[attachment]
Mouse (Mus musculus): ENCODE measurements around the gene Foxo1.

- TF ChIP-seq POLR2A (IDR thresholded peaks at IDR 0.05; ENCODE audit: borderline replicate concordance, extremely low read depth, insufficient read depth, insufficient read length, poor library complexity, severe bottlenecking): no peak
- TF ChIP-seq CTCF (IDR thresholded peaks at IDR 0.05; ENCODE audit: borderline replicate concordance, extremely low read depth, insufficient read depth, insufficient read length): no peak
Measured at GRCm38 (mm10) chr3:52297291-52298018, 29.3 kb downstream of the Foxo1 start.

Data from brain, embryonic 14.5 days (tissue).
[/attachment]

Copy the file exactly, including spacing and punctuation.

Mouse (Mus musculus): ENCODE measurements around the gene Foxo1.

- TF ChIP-seq POLR2A (IDR thresholded peaks at IDR 0.05; ENCODE audit: borderline replicate concordance, extremely low read depth, insufficient read depth, insufficient read length, poor library complexity, severe bottlenecking): no peak
- TF ChIP-seq CTCF (IDR thresholded peaks at IDR 0.05; ENCODE audit: borderline replicate concordance, extremely low read depth, insufficient read depth, insufficient read length): no peak
Measured at GRCm38 (mm10) chr3:52297291-52298018, 29.3 kb downstream of the Foxo1 start.

Data from brain, embryonic 14.5 days (tissue).